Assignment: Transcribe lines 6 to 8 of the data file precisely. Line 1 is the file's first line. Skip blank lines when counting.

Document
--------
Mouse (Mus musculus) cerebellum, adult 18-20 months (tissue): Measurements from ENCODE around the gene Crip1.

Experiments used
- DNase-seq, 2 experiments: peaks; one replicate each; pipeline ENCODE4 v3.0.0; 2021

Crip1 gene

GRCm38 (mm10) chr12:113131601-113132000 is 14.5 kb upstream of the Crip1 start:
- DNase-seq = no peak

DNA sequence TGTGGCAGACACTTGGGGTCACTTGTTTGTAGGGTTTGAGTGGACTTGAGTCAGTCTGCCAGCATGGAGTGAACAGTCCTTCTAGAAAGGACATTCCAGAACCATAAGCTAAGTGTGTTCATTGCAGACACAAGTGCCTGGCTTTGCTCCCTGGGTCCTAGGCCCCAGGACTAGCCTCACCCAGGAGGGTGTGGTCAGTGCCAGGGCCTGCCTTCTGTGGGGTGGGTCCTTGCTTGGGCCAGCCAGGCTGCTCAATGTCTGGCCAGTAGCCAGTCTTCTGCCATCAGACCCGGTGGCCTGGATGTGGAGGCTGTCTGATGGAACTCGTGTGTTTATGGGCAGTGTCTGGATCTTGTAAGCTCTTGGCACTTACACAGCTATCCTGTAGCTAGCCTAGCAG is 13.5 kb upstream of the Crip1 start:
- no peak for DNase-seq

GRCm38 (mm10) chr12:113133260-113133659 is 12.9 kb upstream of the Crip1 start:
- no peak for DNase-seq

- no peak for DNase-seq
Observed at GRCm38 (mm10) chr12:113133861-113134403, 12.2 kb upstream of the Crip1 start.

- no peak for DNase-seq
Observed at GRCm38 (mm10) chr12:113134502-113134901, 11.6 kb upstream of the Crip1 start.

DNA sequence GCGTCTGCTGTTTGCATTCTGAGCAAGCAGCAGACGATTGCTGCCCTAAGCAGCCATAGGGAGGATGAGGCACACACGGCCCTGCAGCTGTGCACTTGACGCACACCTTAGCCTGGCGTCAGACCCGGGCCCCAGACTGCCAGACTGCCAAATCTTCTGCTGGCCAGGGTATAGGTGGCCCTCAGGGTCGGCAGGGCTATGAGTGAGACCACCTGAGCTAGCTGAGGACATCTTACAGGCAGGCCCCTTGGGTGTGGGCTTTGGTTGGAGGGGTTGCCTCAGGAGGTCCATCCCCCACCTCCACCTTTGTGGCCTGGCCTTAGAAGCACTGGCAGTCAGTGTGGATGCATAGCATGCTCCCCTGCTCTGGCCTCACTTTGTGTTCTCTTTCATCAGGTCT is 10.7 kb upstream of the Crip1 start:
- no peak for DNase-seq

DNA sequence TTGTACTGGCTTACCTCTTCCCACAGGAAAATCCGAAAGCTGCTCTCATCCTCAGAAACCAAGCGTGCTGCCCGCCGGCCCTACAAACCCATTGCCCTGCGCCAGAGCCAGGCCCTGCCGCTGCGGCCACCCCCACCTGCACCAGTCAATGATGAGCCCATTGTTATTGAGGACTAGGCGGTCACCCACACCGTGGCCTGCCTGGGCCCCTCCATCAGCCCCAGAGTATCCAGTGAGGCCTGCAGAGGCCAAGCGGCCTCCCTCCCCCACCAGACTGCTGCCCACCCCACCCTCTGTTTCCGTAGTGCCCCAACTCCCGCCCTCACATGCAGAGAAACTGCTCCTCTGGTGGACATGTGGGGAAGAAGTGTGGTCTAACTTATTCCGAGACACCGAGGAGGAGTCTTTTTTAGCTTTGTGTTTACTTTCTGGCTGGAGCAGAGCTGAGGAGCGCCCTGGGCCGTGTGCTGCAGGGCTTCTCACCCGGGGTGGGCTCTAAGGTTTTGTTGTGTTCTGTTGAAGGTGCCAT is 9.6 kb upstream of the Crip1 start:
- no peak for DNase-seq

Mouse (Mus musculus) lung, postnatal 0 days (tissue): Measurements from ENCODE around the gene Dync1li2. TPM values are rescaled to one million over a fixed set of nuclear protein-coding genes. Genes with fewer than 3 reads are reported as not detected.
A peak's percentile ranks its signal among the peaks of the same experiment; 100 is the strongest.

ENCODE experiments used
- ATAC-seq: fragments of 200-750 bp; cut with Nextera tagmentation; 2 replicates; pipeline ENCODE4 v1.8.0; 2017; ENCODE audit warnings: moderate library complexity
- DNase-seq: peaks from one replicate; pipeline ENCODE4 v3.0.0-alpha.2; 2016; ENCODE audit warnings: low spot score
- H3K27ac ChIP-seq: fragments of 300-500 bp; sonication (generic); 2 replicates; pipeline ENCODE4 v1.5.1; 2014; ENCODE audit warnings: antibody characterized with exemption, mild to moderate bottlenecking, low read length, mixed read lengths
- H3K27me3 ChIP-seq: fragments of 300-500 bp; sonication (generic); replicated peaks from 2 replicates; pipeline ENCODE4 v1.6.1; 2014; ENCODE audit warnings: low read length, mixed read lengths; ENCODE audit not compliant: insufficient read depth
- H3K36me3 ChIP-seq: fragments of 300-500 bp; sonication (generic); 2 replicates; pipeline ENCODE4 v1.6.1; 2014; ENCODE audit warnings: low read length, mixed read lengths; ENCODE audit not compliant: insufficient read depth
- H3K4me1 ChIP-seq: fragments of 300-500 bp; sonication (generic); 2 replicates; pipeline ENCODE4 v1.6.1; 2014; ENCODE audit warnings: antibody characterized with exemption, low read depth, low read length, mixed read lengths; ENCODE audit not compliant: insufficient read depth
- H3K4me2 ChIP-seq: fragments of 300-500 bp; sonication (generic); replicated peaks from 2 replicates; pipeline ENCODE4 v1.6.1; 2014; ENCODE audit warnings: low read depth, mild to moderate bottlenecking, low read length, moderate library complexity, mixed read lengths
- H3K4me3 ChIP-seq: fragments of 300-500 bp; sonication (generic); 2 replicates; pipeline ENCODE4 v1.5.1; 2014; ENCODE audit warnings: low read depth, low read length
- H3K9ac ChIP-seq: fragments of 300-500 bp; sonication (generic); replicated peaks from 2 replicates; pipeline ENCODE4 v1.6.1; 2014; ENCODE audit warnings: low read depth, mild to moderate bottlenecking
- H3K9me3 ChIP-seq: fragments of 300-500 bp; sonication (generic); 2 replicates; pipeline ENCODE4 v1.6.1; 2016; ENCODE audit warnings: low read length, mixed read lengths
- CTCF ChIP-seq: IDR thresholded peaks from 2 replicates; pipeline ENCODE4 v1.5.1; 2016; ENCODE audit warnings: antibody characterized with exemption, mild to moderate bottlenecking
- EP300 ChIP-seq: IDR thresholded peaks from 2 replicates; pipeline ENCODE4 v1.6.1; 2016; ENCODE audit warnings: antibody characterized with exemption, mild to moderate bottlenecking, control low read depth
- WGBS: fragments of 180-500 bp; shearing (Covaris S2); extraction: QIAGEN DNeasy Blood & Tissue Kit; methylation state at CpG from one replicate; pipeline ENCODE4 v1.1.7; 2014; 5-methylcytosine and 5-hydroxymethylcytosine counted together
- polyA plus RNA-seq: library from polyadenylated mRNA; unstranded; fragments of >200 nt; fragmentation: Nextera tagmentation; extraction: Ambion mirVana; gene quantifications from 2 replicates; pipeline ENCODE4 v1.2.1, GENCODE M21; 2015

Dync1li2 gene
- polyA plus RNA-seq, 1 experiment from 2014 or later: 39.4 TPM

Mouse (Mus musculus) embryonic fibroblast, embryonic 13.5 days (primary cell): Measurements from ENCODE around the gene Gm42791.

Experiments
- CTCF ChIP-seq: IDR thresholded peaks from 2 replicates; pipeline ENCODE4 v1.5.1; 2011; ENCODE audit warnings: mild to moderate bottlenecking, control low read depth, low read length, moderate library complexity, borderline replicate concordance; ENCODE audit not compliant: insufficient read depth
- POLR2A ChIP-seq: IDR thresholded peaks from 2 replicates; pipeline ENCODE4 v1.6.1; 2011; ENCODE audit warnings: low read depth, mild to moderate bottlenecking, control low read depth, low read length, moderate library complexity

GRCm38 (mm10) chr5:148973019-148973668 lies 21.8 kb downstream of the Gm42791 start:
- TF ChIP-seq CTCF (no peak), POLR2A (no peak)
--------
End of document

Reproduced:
- DNase-seq = no peak

DNA sequence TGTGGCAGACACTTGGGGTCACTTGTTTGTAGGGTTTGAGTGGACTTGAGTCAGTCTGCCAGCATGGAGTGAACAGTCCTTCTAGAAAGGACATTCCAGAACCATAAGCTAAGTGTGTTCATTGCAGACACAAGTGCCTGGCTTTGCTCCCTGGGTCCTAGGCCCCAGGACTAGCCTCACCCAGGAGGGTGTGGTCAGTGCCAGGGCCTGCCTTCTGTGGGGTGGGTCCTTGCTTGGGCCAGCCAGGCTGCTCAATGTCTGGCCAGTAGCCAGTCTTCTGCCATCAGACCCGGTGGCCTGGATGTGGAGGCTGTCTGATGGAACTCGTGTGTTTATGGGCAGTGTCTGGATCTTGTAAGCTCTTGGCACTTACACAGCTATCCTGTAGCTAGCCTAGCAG is 13.5 kb upstream of the Crip1 start:
- no peak for DNase-seq